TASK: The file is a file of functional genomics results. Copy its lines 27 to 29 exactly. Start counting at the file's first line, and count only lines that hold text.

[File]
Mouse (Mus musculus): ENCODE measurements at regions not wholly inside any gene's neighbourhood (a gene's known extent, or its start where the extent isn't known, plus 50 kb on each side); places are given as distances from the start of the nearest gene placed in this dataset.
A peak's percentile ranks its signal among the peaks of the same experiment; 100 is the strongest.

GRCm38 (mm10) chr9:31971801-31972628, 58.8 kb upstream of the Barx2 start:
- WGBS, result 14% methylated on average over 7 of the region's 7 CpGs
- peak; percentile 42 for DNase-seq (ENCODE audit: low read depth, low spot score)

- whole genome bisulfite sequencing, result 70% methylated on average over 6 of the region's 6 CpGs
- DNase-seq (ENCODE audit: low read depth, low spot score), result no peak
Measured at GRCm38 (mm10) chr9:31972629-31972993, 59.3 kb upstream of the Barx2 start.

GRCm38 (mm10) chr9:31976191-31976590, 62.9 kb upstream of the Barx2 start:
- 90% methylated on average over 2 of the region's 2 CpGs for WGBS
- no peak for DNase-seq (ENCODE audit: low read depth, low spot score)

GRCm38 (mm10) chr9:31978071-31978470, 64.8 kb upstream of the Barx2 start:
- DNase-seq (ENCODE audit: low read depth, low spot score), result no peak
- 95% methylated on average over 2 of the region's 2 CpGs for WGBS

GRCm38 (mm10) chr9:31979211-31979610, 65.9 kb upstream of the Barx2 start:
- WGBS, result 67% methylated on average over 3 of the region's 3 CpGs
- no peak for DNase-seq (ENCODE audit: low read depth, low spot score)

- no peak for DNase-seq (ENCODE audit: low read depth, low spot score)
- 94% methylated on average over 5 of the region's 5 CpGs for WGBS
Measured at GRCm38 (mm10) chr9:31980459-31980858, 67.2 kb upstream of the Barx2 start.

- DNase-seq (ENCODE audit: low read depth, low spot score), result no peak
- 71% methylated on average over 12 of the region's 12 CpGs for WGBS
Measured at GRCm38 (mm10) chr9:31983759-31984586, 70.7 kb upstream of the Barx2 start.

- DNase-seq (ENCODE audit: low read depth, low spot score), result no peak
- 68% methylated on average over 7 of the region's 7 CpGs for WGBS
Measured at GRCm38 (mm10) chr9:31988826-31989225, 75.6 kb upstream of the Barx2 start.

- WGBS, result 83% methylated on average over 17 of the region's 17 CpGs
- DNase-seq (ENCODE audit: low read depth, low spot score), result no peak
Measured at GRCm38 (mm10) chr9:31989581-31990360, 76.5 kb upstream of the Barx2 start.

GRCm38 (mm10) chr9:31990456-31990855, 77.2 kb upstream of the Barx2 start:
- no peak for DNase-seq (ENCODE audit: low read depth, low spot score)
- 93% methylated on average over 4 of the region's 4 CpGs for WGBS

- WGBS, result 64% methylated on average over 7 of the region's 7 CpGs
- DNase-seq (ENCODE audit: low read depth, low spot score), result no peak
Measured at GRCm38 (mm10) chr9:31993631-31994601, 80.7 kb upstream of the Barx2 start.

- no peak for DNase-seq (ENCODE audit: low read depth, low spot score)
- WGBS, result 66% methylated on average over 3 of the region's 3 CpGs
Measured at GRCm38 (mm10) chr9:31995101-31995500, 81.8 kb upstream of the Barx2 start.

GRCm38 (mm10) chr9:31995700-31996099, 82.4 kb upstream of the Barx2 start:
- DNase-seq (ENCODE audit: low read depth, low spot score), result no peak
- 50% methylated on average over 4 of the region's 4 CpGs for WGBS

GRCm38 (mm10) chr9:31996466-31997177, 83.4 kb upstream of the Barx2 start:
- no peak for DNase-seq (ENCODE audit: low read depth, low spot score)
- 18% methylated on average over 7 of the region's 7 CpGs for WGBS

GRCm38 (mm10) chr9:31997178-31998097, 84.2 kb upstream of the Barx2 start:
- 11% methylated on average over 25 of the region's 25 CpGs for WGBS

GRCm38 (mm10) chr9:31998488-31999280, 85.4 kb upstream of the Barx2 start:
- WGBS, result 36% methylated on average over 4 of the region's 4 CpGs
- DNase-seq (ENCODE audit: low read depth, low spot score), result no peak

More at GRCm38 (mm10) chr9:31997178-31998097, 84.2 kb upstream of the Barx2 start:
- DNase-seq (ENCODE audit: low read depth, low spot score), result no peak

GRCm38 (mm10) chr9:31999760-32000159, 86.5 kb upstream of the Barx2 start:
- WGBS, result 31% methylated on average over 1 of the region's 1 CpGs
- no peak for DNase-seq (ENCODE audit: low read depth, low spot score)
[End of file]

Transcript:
- WGBS, result 83% methylated on average over 17 of the region's 17 CpGs
- DNase-seq (ENCODE audit: low read depth, low spot score), result no peak
Measured at GRCm38 (mm10) chr9:31989581-31990360, 76.5 kb upstream of the Barx2 start.